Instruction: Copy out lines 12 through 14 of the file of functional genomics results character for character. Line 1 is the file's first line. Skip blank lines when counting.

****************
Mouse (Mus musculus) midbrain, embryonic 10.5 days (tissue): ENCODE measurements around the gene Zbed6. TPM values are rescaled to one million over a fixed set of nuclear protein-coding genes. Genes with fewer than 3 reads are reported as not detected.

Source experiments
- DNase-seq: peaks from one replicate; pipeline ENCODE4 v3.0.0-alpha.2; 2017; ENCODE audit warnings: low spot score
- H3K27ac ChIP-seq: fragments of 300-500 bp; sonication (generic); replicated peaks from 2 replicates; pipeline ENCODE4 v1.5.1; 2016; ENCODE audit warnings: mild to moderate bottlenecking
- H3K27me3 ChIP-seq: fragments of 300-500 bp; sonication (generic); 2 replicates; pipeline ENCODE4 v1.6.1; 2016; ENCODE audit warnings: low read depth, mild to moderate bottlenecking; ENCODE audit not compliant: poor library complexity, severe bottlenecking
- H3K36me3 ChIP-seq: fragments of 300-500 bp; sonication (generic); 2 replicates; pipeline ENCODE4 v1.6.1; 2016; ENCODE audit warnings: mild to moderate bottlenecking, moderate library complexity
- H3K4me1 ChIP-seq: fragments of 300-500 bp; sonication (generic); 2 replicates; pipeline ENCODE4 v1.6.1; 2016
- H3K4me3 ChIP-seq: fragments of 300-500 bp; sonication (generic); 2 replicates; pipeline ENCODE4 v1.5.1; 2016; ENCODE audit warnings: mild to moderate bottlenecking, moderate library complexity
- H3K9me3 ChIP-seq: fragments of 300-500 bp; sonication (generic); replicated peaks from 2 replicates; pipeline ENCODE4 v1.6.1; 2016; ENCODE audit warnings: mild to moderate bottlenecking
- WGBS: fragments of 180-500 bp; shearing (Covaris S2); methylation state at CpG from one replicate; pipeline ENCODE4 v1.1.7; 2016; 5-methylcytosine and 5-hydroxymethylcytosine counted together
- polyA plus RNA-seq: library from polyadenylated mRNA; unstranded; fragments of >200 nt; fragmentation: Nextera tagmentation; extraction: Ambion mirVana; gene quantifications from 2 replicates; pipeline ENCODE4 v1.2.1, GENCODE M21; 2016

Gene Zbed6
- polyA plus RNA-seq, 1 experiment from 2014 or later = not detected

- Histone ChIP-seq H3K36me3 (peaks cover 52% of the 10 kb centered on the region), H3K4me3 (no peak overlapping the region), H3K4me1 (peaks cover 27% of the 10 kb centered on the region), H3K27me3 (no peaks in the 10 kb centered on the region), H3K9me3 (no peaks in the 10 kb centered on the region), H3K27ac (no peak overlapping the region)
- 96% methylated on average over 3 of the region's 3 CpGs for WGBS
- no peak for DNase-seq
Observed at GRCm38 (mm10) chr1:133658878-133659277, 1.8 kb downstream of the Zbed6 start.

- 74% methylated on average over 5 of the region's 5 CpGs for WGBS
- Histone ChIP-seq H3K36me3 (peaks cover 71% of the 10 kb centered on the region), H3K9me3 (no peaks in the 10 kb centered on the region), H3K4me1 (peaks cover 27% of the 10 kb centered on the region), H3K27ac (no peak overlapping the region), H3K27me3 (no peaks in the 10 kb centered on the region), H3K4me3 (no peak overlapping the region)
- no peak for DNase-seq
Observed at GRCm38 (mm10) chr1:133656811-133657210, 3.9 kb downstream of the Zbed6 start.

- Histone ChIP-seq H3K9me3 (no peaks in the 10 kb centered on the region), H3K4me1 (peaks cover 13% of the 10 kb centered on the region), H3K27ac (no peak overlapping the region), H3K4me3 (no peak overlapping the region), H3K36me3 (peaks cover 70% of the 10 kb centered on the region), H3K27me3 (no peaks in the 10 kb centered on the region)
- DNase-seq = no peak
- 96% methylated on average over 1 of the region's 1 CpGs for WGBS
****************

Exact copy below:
Gene Zbed6
- polyA plus RNA-seq, 1 experiment from 2014 or later = not detected

- Histone ChIP-seq H3K36me3 (peaks cover 52% of the 10 kb centered on the region), H3K4me3 (no peak overlapping the region), H3K4me1 (peaks cover 27% of the 10 kb centered on the region), H3K27me3 (no peaks in the 10 kb centered on the region), H3K9me3 (no peaks in the 10 kb centered on the region), H3K27ac (no peak overlapping the region)